Mark Duplass Talks 'Humpday' and Past and Future Projects
Date Added Thursday, July 23, 2009 | 12:20 am
Last Updated Thursday, July 23, 2009 | 1:55 am
Category: Arts & Entertainment > Interviews
Mark Duplass is an actor and a filmmaker with his brother Jay Duplass, the team behind "The Puffy Chair" (2005) and "Baghead" (2008). He recently starred in Lynn Shelton's film, "Humpday," about two college friends shooting a straight-on-straight amateur porno for the HUMP! film festival in Seattle. The Daily Californian phoned him to talk about his creative process and the joys of playing the intellectual dufus.
The Daily Californian: Your latest film "Humpday" is contributing to a growing number of bromantic films and TV shows, popularizing the self-actualized man through his sensitive side, much like the metrosexual movement awhile back. But director Lynn Shelton explores the extremes of what this movement hints at, namely: when bromance turns sexual and can lovers be just friends? When you approached this project, did you have any hesitations?
Mark Duplass: I honestly didn't have any hesitations. I mean, when we made this project, the bromance and that sort of zeitgeist wasn't really around as much. It's happened, I guess we lucked out making a movie about a subject that was interesting and that people were talking about at the time. That really wasn't at the forefront of our brains, and in terms of me being maybe hesitant or reserved, the only concern I really had was that we would make a movie that was flippant with the sexual politics, and I didn't want to trivialize any of that stuff.
And, I wasn't that worried about it honestly, because from the moment that Lynn and Josh and I signed on to the project and started really defining what it was going to be, we knew we wanted to make a more human comedy about almost the existential crisis of these two guys opposed to the nature of the sexual politics of the movie. That's what I'm good at, that's what my brother and I make movies about. I kind of know how to do the self-actualized, self-aware male who's still essentially a buffoon, because even though he understands his problems intellectually, he doesn't always know how to fix them.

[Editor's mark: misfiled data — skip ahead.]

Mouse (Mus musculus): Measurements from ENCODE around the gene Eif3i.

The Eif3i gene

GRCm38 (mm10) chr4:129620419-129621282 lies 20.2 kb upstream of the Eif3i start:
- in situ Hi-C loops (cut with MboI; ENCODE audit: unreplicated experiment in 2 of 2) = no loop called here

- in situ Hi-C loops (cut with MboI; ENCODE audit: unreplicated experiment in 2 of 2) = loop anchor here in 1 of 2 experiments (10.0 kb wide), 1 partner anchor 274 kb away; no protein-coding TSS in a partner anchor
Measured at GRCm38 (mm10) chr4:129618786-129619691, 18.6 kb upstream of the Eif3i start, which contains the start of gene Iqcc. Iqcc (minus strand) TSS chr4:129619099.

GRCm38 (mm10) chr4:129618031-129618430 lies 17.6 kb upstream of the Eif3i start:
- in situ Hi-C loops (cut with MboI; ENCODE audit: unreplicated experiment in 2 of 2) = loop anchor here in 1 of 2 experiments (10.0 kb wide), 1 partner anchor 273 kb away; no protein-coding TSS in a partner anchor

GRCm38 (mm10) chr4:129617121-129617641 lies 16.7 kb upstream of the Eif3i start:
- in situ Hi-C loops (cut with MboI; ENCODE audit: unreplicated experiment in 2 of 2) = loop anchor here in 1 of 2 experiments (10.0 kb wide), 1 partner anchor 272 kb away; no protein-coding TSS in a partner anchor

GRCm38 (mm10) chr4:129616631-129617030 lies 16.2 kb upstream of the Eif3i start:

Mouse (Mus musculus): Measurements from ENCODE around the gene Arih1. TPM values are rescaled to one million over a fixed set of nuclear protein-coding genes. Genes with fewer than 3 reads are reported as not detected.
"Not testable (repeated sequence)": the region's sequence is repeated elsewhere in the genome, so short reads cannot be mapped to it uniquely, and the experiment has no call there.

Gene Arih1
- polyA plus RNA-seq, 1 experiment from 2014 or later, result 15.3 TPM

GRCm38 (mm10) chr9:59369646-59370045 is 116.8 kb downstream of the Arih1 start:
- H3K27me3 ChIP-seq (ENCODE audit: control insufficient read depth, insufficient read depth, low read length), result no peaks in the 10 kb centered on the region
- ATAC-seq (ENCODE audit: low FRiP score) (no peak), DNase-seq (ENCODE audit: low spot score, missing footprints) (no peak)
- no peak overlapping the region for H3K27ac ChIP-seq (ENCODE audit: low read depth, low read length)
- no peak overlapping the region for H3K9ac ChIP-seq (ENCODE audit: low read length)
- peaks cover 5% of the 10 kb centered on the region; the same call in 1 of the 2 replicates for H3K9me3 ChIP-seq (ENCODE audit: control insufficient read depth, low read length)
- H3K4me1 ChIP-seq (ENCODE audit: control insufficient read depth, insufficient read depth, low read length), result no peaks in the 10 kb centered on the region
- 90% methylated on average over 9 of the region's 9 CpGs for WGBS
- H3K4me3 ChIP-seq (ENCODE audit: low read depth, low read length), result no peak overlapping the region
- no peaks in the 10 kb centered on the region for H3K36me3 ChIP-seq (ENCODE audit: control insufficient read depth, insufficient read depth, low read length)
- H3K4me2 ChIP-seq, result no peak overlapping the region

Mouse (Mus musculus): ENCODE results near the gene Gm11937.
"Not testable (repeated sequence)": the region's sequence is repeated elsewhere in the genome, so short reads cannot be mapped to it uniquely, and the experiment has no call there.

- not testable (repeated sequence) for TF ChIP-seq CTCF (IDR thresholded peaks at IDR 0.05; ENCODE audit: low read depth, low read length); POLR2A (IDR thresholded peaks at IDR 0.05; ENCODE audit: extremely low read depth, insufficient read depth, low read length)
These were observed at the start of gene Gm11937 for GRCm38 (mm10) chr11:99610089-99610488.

DC: You mention your brother Jay-he worked in a film with Lynn directed by Joe Swanberg. Were you much aware of her presence and work before that film "Nights and Weekends"?
MD: We knew each other because we're in a very similar circle of friends. I met her on the set of this film "True Adolescents" that I was acting in and she was taking stills and we just kind of struck up a rapport based on similar filmmaking philosophies. We really like improvised films with a strong narrative drive, and we just got along really well. So she kind of said "I want to make a movie around you," and I said, "Great!" She called me a month later with a hodgepodge concept of two straight guys and their relationship to gay porn, and within 20 minutes we had the rough outline of the movie. It was pretty fast.
DC: I know on the films that you make with your brother, Jay, there is a written script before you step on the set but there's still this off-the-cuff, conversational atmosphere on the screen. When you were working with Lynn developing the script, did you develop it to that degree of detail? Was there a defined arch in place before you stepped onto the set?
MD: It was a pretty detailed scene outline, but there was no actual dialogue written. So it was the scenes and what points we wanted to hit in the scene, but we didn't actually script anything. Everything on the screen is improvised.
DC: How did you meet up with Josh Leonard? Were you part of the dedicated fan-base that went searching for him in the woods after the "Blair Witch Project" was released, or were you friends?